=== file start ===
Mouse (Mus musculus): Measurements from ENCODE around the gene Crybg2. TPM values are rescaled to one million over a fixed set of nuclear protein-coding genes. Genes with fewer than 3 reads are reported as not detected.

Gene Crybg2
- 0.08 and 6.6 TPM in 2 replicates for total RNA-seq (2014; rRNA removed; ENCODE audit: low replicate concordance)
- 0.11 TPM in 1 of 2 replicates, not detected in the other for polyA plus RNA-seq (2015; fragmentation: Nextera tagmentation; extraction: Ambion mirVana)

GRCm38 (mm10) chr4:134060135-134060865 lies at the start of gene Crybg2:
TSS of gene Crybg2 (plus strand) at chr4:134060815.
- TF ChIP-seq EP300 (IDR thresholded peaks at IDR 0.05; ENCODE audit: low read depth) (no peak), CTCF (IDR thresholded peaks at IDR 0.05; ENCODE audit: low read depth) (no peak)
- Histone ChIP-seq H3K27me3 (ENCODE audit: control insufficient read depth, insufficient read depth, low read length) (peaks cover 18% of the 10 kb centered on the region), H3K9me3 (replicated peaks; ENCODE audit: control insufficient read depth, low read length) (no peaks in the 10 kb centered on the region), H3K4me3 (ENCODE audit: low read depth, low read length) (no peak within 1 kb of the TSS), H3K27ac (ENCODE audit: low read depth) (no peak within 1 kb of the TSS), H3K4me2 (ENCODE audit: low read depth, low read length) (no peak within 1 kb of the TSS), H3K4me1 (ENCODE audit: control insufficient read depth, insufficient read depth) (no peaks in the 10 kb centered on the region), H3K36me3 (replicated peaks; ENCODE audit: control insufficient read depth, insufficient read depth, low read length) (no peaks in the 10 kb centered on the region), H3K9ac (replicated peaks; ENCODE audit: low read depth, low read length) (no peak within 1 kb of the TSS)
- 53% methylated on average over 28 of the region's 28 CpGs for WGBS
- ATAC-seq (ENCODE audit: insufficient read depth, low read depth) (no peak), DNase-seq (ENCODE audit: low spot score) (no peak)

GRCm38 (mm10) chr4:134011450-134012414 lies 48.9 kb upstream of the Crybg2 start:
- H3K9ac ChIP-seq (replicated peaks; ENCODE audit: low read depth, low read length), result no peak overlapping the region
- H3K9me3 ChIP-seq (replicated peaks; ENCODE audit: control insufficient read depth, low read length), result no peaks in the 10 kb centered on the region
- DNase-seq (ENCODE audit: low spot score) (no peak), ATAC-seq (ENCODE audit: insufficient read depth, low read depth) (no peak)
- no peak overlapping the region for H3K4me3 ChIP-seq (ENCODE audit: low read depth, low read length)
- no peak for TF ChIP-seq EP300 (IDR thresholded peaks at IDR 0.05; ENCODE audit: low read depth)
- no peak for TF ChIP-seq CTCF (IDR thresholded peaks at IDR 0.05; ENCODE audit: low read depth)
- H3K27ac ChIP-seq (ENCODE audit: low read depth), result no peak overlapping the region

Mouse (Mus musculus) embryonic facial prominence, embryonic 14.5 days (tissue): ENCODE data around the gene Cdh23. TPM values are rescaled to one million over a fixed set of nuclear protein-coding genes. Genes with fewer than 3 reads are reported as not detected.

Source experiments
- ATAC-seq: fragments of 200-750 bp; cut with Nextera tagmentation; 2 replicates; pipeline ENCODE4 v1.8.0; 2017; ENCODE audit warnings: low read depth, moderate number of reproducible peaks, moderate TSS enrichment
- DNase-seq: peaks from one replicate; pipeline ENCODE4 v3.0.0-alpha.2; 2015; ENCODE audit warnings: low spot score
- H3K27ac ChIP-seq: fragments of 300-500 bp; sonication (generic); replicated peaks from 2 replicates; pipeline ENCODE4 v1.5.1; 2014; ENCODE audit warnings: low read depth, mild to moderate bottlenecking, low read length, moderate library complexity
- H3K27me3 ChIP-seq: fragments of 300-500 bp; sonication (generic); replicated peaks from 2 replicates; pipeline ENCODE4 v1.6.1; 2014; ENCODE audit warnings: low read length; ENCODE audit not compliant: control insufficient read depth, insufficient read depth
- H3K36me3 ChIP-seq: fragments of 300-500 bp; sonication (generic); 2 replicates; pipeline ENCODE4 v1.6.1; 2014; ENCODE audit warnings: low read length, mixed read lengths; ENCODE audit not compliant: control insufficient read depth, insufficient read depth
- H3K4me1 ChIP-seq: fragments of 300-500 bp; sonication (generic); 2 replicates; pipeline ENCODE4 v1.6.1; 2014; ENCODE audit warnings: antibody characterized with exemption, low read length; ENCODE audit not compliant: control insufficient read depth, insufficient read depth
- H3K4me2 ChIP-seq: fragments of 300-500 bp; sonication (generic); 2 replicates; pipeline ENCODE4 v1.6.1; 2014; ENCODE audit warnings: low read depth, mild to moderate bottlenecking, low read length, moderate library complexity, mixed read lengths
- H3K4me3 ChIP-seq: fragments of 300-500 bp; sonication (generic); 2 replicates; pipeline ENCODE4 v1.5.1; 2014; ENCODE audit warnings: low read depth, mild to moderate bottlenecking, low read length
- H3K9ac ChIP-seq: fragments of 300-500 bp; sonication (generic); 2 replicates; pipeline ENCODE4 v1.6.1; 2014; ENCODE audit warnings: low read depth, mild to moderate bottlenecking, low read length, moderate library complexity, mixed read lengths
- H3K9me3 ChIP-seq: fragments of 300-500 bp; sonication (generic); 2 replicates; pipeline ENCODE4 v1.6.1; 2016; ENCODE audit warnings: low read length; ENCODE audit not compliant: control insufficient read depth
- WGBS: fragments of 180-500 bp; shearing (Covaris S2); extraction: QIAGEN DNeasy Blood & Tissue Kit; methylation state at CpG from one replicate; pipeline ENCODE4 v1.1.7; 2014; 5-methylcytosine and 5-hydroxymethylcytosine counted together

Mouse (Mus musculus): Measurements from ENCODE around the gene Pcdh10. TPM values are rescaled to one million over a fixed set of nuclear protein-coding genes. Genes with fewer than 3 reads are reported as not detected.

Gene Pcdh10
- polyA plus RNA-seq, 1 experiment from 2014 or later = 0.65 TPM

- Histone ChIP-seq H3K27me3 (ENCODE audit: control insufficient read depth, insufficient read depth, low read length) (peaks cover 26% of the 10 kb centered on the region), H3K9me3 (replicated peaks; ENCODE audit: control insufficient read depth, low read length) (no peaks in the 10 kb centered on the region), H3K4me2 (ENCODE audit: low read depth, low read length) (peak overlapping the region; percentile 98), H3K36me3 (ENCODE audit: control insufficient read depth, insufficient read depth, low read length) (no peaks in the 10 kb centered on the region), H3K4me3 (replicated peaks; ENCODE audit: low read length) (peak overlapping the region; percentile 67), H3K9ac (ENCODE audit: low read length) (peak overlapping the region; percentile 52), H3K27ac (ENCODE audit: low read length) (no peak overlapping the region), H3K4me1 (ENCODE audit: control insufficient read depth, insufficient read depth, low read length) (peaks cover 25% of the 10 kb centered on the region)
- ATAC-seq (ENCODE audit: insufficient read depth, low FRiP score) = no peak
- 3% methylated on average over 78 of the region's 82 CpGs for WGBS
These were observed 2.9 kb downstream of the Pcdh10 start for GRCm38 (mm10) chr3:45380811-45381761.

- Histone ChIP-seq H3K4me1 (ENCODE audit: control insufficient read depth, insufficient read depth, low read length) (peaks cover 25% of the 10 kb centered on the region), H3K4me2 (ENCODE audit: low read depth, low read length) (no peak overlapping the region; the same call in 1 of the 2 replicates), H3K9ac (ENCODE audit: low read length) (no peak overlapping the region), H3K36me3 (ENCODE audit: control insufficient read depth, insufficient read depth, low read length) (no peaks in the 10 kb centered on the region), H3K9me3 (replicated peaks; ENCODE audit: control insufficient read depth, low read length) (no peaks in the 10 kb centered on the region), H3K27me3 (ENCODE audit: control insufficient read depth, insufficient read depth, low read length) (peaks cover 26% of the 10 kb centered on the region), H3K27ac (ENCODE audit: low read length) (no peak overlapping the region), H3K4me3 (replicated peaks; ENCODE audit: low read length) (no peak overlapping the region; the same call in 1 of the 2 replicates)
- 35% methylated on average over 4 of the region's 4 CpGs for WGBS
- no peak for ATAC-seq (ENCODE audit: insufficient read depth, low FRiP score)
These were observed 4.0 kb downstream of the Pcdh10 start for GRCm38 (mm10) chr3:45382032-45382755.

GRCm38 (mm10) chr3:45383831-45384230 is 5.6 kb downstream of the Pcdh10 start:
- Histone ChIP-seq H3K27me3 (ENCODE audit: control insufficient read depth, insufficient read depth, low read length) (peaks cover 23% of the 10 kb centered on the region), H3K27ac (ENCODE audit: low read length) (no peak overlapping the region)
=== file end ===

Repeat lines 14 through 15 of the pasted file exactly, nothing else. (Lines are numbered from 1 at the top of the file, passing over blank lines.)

- DNase-seq (ENCODE audit: low spot score) (no peak), ATAC-seq (ENCODE audit: insufficient read depth, low read depth) (no peak)
- no peak overlapping the region for H3K4me3 ChIP-seq (ENCODE audit: low read depth, low read length)